Urbandale poised to vote on water regionalization

By: - January 10, 2022 2:08 pm

Three Des Moines metro water utilities are considering the regional governance of water supplies for the area. (Photo by Peter Cade Stone/Getty Images)

The three-member board that oversees the Urbandale Water Utility is set to vote Wednesday on whether to explore its membership of a regional water utility for the Des Moines metro area.

The proposal to jointly govern water production has brewed for years but has renewed urgency as the utilities in Des Moines and West Des Moines contemplate expensive projects to meet future water needs. Both have considered expansions that would cost in excess of $100 million.

Urbandale’s perspective is different because it produces none of its own drinking water. For nearly 90 years, it has purchased water from Des Moines Water Works, which supplies most of the water for the metro.

“There’s pros and cons on both sides of the issue,” said Dale Acheson, general manager of Urbandale Water Utility. He declined to say whether he supports the regional concept. “I’m going to leave that up to my board.”

Acheson said there is ample water available to Urbandale residents. On days the city has its highest demand for water, it uses about two-thirds of its current quota allotted by Des Moines. But it lacks control over water prices and in recent years has seen annual increases of between 7% and 15%.

Urbandale bought four quarries about a decade ago from which it could draw water. Over the long term, it would be substantially cheaper for Urbandale customers if the city produced its own water, but the estimated $80 million up-front costs to build a treatment plant would significantly increase water bills until the debt incurred to build it is repaid, Acheson said.

Urbandale Water Utility trustees are set to meet Wednesday at 4:30 p.m.

Des Moines Water Works trustees voted unanimously last month to develop a plan for the proposed Central Iowa Water Works. West Des Moines trustees will consider it at their Jan. 26 meeting.

The regional utility would include shared ownership of water production and would spread the costs of infrastructure projects — and the financial risks associated with water production — among members. Cities would remain in control of their distribution systems and billing.

“The lowest cost for everyone is if we work together and build regionally,” said Ted Corrigan, chief executive of Des Moines Water Works.

About 40% of the water produced by the utility serves Des Moines. The rest goes to other metro cities. The utility draws water from the Des Moines and Raccoon rivers and from wells.

“As the metro continues to grow, we carry a lot of the risk for that,” Corrigan said.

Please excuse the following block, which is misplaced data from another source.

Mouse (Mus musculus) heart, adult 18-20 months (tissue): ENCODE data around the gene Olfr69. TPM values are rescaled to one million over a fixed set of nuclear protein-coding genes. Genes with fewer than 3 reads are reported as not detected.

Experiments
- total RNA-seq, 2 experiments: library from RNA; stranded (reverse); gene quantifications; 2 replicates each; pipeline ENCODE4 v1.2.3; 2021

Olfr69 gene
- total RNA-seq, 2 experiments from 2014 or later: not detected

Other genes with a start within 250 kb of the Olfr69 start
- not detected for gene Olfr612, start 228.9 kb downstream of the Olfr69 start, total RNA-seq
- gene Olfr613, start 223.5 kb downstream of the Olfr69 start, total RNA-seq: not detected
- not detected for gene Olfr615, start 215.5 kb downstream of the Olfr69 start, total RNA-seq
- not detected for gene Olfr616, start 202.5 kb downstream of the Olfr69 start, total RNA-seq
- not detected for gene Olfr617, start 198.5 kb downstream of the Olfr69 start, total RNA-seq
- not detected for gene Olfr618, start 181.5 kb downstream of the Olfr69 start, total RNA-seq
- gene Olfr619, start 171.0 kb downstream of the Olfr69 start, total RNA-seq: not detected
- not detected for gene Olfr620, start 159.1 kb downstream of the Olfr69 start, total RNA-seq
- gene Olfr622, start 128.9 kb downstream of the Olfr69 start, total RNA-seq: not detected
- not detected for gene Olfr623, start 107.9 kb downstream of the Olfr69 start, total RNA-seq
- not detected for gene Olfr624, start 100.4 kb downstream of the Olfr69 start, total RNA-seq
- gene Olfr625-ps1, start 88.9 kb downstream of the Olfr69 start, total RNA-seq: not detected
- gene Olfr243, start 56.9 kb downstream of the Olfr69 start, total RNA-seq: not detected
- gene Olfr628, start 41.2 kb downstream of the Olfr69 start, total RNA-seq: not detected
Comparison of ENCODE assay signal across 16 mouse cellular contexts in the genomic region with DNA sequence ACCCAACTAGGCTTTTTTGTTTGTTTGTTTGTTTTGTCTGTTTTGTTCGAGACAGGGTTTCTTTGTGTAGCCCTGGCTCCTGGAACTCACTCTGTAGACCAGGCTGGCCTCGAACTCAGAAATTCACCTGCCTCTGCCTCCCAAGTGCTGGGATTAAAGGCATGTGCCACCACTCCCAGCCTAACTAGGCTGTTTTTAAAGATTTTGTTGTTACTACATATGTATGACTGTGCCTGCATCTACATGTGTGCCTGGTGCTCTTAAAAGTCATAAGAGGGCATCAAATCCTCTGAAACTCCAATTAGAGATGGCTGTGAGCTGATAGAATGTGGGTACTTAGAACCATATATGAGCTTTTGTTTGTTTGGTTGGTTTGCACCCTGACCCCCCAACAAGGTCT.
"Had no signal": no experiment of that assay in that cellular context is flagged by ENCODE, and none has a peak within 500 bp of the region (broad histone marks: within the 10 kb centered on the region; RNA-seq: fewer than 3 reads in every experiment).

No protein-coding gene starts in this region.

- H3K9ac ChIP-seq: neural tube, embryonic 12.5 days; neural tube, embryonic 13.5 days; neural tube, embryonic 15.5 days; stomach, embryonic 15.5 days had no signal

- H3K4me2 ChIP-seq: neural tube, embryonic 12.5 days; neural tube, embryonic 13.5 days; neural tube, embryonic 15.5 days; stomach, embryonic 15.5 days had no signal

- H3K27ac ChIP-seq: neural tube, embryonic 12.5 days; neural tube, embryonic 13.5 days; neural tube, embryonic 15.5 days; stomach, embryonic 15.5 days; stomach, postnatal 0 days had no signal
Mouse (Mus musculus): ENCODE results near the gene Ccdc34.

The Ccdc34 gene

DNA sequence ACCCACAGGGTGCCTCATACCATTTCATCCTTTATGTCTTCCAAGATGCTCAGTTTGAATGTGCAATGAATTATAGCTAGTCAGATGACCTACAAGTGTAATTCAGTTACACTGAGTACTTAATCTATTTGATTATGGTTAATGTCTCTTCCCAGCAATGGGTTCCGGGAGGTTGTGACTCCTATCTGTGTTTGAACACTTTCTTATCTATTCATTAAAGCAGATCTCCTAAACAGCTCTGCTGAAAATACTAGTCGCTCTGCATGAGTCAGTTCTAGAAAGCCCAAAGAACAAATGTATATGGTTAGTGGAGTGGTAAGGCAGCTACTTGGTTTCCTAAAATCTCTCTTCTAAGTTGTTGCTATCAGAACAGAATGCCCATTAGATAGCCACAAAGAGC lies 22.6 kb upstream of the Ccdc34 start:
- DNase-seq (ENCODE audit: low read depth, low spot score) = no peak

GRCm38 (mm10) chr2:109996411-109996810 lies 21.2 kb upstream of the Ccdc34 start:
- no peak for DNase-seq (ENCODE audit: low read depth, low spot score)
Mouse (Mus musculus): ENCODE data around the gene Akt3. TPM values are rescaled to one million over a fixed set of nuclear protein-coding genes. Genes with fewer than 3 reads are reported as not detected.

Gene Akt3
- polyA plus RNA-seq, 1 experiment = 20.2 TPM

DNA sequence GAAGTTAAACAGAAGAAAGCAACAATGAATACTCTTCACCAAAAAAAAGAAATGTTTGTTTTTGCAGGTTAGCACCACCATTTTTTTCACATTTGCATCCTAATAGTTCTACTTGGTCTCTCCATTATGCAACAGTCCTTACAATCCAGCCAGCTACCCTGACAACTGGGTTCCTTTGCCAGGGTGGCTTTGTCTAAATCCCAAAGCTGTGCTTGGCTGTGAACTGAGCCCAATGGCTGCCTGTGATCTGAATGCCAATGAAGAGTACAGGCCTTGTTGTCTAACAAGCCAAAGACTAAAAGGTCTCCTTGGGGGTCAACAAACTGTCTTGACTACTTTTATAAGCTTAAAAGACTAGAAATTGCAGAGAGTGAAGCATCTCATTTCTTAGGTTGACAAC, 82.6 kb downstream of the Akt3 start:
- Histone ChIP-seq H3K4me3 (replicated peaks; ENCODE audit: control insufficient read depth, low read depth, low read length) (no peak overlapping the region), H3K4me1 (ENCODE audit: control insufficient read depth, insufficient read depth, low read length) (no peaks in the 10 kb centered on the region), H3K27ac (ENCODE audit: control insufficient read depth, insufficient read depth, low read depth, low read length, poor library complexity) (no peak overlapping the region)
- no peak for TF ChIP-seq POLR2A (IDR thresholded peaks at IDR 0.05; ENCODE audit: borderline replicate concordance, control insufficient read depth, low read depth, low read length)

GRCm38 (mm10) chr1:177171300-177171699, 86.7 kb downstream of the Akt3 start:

There are dramatic, year-to-year fluctuations in water usage that are driven by droughts and other factors, he said. And there’s uncertainty about cities like Urbandale that could opt to produce their own water, or like West Des Moines that could expand its own water production. Des Moines supplies about 30% of West Des Moines’ water now.

West Des Moines Water Works draws its water from wells and has mostly relied on Des Moines water to supply its Microsoft data centers. Such facilities are thirsty customers that use water for cooling and electricity production with steam.

Some opponents in West Des Moines of a regional water utility are wary of ceding the city’s production authority for fear that it might affect the ability to accommodate future data centers or other high-demand facilities, but Corrigan and Christina Murphy, general manager of West Des Moines Water Works, said it won’t.

“All but one of the data centers are supplied by water we purchase from Des Moines Water Works,” Murphy said. “No matter what, if we build a west regional (water production) plant, we’re still going to be buying water from Des Moines. We can’t really sever ourselves.”

There is no imminent need to expand West Des Moines’ water capacity, but Murphy said regional governance will ensure supply stability and might save her customers 30% on their bills in the coming decades. It’s anticipated to take six months to finalize a framework for Central Iowa Water Works, which could launch in 2023.

“The worst thing we can do is sit around and wait and kick the can down the road and not have the water when we need it,” Murphy said.

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Jared Strong
Jared Strong

Senior reporter Jared Strong has written about Iowans and the important issues that affect them for more than 15 years, previously for the Carroll Times Herald and the Des Moines Register.